11.Guha P. Behavior profile of children with nephritic syndrome. Indian J Psychiatry 2009;51:122-6.  Back to cited text no. 11  [PUBMED]  Medknow Journal  
12.Sathyanarayana Rao TS. Criminal behavior: A dispassionate look at parental disciplinary practices. Indian J Psychiatry 2007;49:231-2.  Back to cited text no. 12      
13.Sarkhel S. Prevalence of conduct disorder in schoolchildren of kanke. Indian J of Psychiatry 2006;48:159-64.  Back to cited text no. 13      
14.Malhotra S. Specific developmental disorders in children attending a child guidance clinic. Indian J Psychiatry 1987;29:343-7.  Back to cited text no. 14    Medknow Journal  
15.Malhotra S. Incidence of childhood psychiatric disorders in India. Indian J Psychiatry 2009;51:101-7.  Back to cited text no. 15  [PUBMED]  Medknow Journal  
16.Narayanan HS. A clinical survey of 1200 cases of mental retardation with a brief report of some very rare types. Indian J Psychiatry 1973;15:143-6.  Back to cited text no. 16    Medknow Journal  
17.Chaturvedi SK. A follow-up study of mental retardation focusing on parental attitudes. Indian J Psychiatry 1984;26:370-6.  Back to cited text no. 17    Medknow Journal  
18.Rastogi CK. Attitudes of parents towards their mentally retarded children. Indian J Psychiatry 1981;23:206-9.  Back to cited text no. 18    Medknow Journal  
19.Somasumdaram. Behaviour Characteristics Of The mentally retarded in a state mental hospital - A comparative study. Indian J Psychiatry 1984;26:115-20.  Back to cited text no. 19      
20.Venkobarao A. A report of observations made during a collaborative biochemical screening of mentally retarded children investigated at madurai and Bangalore. Indian J Psychiatry 1970;12:273-7.  Back to cited text no. 20      
21.Sharma SN. Neurotic disorders in children: A psychosocial study. Indian J Psychiatry 1980;22:362-5.  Back to cited text no. 21    Medknow Journal  
22.Manchanda M. Neuroses in Children: Epidemiological aspects. Indian J Psychiatry 1987;20:161-5.  Back to cited text no. 22      
23.Trivedi JK. A clinical study of hysteria in children and adolescents. Indian J Psychiatry 1982;24:70-4.  Back to cited text no. 23    Medknow Journal  
24.Teja JS. The child with speech problem. Indian J Psychiatry 1972;14:207-11.  Back to cited text no. 24    Medknow Journal  
25.Desai G. More questions than answers! Clinical dilemmas in psycho pharmacology in pregnancy and lactation. Indian J Psychiatry 2009;51:26-33.  Back to cited text no. 25  [PUBMED]  Medknow Journal  
26.Sringeri R. The association between attention-deficit hyperactivity disorder and early-onset alcohol dependence - A retrospective study. Indian J Psychiatry 2008;50:262-5.  Back to cited text no. 26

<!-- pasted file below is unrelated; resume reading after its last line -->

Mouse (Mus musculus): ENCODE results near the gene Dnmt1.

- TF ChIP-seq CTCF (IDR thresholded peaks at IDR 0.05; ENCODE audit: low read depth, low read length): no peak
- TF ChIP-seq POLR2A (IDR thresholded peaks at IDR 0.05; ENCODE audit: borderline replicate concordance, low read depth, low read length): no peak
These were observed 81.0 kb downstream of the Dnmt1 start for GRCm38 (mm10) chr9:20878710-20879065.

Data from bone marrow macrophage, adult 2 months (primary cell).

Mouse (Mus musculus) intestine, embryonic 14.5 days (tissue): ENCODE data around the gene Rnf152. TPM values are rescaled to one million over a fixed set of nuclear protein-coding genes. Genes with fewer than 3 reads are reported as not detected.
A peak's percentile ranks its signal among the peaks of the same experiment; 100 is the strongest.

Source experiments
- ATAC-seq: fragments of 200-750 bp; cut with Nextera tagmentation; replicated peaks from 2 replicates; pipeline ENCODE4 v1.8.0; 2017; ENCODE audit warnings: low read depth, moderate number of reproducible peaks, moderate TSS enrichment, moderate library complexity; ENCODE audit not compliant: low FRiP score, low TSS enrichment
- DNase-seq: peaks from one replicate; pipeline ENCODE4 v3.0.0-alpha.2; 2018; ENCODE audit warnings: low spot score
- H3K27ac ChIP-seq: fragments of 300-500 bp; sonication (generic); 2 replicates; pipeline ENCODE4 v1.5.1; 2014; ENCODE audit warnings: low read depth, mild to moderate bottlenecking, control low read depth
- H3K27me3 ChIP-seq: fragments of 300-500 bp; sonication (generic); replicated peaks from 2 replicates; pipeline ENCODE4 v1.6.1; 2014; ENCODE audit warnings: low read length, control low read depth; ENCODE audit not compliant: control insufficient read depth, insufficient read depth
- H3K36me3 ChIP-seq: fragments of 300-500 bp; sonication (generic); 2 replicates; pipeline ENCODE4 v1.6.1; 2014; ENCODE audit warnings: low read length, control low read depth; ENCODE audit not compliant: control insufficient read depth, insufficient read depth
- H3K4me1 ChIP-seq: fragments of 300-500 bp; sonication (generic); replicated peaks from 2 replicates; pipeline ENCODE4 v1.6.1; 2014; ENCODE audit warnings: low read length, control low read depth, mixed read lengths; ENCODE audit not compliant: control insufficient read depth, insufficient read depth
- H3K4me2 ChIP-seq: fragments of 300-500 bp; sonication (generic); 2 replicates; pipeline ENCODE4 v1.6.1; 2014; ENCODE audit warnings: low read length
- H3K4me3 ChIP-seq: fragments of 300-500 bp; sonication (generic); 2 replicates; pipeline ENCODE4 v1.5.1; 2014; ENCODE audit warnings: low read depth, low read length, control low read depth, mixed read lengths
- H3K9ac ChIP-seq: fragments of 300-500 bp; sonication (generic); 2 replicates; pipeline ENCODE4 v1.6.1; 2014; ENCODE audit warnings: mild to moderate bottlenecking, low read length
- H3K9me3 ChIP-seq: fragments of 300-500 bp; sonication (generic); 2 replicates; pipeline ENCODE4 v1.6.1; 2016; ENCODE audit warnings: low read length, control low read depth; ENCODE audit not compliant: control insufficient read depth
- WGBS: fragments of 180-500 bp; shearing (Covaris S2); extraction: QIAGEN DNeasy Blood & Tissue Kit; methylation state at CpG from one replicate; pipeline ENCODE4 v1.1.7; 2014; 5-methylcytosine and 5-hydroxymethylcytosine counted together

27.Bansal R. Substance use by child laborers. Indian J Psychiatry 1993;35:159-61.  Back to cited text no. 27    Medknow Journal  
28.Gossp M. Preventing and controlling drug abuse. Geneva: WHO; 1990. p. 5-18 and 29-33.  Back to cited text no. 28      
29.International Labour Organization. Still so far to go: Child labour in the world today. Geneva: International Labour Organization, 1989.  Back to cited text no. 29      
30.International Labour Organization. Child Labour: Law and practice. Conditions of work digest, 10 Geneva: International Labour Organization, 1989.  Back to cited text no. 30      
31.Malhotra S. Study of Childhood onset schizophrenia using SPECT and neuropsychological assessment. Indian J Psychiatry 2006;48:215-22.  Back to cited text no. 31  [PUBMED]  Medknow Journal  
32.Sudhirkumar CT. A study of psychosocial and clinical factors associated with adolescent suicide attempts. Indian J Psychiatry 2000;42:231-42.  Back to cited text no. 32      
33.Senseman L. A U.S. study of attempted suicide in Adolescents. Indian J Psychiatry 1971;13:29-36.  Back to cited text no. 33      
34.Sharma RC. Effectiveness of fluoxetine in the treatment of skin-picking. Indian J Psychiatry 2005;47:241-2.  Back to cited text no. 34  [PUBMED]  Medknow Journal  
35.Kaur H. Management of Trichotillomania. Indian J Psychiatry 2005;47:235-7.  Back to cited text no. 35  [PUBMED]  Medknow Journal  
36.Deka K. Conduct Disorder- A sequelae of viral encephalitis Indian J Psychiatry 2006;48:258-9.  Back to cited text no. 36      
37.Sitholey P. Rett's Syndrome. Indian J Psychiatry 2005;47:116-8.  Back to cited text no. 37  [PUBMED]  Medknow Journal  
38.Sethi S. Clozapine in Pregnancy. Indian J Psychiatry 2006;48:196-7.  Back to cited text no. 38    Medknow Journal  
39.Bharadwaj R. Somnambulism: Diagnosis and treatment. Indian J Psychiatry 2007;49:123-5.  Back to cited text no. 39  [PUBMED]  Medknow Journal  
40.Bassa DM. A case of early infantile autism. Indian J Psychiatry 1962;4:73-6.  Back to cited text no. 40    Medknow Journal  
41.Narayanan HS. A case of Kleine-Levine Syndrome. Indian J Psychiatry 1972;14:356-8.  Back to cited text no. 41    Medknow Journal  
42.Narayanan HS. An unusual variant of Hallermann-streiff Syndrome. Indian J Psychiatry 1985;27:159-62.  Back to cited text no. 42    Medknow Journal  
43.Sagar V. Treatment-refractory, juvenile-onset bipolar affective disorder. Indian J Psychiatry 2005;47:124-5.  Back to cited text no. 43      

Top
Correspondence Address:
Priyavadan Chandrakant Shastri
Dr. Shastri's Clinic, 3/3, Vivina Bldg., S. V. Road, Andheri (W), Mumbai - 400 058
India
Login to access the Email id

Source of Support: None, Conflict of Interest: None


DOI: 10.4103/0019-5545.69235

Rights and Permissions



This article has been cited by
1 Profile of Behavioural Problems Among Children with Intellectual and Developmental Disabilities
Pamyaphy Ngashangva,Sucharita Dutt
Psychological Studies. 2015;
[Pubmed] | [DOI]
2 "What is strange is that we donęt have more children coming to us": A habitography of child psychiatrists and scholastic pressure in Kolkata, India
Stefan Ecks,Christine Kupfer
Social Science & Medicine. 2014;
[Pubmed] | [DOI]



 

Top